HONG KONG, Feb 23 (AFP) - Hong Kong Falungong practitioners on Sunday slammed government treatment of a group of Taiwanese nationals allegedly detained and treated inhumanely when they arrived for a group meeting.
Eighty of the 450 Falungong practitioners who flew here last week for a meeting and demonstration were denied entry on arrival at the airport for "security reasons," and returned to Taiwan.
At least nine of those who were returned home alleged they were treated violently when they argued with immigration officials, the group said.
In an open letter to chief executive Tung Chee-hwa and security chief Regina Ip, the spiritual group demanded an "apology for the violent actions" and fair treatment for the group.
Victim Lu Li-ching said she suffered bruises to her hands and mouth when she was escorted by force to the plane.
"Eight riot policemen wrapped me up with a blanket," Lu told AFP.
"A flight attendant witnessing the scene told me she had never seen police resort to such brutalities on civilians."
Some 250 Falungong [practitioners] gathered outside Hong Kong immigration offices Sunday, hoisting banners urging an end to persecution of its members.
"All our (Taiwanese) [practitioners] who arrived had valid visas and passports and had no (criminal) records so we don't know why they were stopped and detained, some for 12 hours without food or ventilation before deportation," said Falungong spokeswoman Sharon Xu.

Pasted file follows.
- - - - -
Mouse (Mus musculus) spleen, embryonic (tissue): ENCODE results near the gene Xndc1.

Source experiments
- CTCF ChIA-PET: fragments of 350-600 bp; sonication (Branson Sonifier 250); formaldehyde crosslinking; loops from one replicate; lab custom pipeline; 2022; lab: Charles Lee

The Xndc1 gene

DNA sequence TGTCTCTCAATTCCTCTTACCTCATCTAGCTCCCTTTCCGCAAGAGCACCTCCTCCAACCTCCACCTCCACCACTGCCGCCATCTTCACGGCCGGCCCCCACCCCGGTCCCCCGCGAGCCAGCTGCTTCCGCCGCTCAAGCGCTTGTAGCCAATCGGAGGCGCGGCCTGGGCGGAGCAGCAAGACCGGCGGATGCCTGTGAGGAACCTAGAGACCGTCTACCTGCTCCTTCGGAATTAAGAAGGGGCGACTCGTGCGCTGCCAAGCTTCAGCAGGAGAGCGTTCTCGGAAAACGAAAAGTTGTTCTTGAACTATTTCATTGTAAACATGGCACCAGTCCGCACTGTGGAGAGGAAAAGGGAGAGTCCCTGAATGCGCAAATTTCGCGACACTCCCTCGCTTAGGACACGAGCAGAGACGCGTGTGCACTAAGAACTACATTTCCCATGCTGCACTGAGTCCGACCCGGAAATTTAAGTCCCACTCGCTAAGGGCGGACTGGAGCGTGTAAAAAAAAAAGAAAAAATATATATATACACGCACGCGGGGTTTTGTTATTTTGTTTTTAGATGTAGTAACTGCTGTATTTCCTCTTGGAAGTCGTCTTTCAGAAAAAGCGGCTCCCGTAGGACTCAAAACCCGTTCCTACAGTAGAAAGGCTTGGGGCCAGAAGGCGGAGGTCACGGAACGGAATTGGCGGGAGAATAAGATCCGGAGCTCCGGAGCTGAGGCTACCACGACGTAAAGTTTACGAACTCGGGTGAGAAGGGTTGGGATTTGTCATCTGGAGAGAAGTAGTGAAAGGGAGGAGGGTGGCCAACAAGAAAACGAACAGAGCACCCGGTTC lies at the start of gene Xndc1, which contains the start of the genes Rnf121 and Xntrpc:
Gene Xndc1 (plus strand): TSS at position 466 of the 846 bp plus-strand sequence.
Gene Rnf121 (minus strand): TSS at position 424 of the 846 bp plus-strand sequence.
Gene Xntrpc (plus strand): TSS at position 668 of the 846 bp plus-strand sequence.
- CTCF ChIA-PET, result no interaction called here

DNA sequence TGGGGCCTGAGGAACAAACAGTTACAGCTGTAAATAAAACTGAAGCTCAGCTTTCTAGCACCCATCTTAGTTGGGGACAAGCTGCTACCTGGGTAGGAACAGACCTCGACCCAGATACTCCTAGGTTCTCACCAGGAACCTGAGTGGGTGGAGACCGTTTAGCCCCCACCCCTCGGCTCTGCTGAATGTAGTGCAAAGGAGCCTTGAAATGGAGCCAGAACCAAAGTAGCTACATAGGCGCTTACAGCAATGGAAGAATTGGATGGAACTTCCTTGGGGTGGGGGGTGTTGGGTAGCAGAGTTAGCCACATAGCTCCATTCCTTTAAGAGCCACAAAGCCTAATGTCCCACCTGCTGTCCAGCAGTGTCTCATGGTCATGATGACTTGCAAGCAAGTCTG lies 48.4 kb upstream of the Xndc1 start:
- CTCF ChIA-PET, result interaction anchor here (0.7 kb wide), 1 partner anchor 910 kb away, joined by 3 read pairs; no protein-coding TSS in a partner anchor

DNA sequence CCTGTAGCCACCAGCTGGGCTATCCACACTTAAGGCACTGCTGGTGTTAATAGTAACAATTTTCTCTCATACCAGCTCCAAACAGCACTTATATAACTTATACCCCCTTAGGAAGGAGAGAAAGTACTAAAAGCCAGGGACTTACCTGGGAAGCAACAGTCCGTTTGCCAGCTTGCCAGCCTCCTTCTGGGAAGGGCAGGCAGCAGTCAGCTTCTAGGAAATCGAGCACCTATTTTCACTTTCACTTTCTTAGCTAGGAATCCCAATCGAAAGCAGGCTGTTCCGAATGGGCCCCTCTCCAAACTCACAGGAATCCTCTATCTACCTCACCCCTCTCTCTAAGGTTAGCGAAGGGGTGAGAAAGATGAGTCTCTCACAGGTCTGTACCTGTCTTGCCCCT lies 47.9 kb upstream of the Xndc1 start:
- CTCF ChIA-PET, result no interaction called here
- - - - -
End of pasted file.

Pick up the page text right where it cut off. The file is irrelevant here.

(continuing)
The spiritual group, which combines meditation with Buddhist-inspired teachings, was banned by China in July 1999 [...] but remains legal in Hong Kong, a special administrative region of China since 1997.
Taiwan protested strongly Saturday against what it called unfriendly and inhumane treatment by the Hong Kong government of its nationals.
"We hereby express our gravest protest toward the violence and disregard of human rights by the Hong Kong government," the Taipei cabinet's Mainland Affairs Council (MAC) said in a statement.
Falungong practitioner Sophie Xiao said she feared the group could suffer more ill-treatment when proposed anti-subversion laws in Hong Kong are implemented.
"Beijing will use the law as a weapon to introduce mainland Chinese-style oppression and persecution to Hong Kong," said Xiao.
"They will use national security as an excuse to target Falungong and other groups considered undesirable by Beijing."
Hong Kong is obliged under Article 23 of the Basic Law, the territory's mini-constitution, to pass laws banning treason, sedition, subversion and the theft of state secrets.
Despite the dilution of the security law bill, which goes to lawmakers February 26, the proposal to ban groups outlawed in mainland China on national security grounds was retained.
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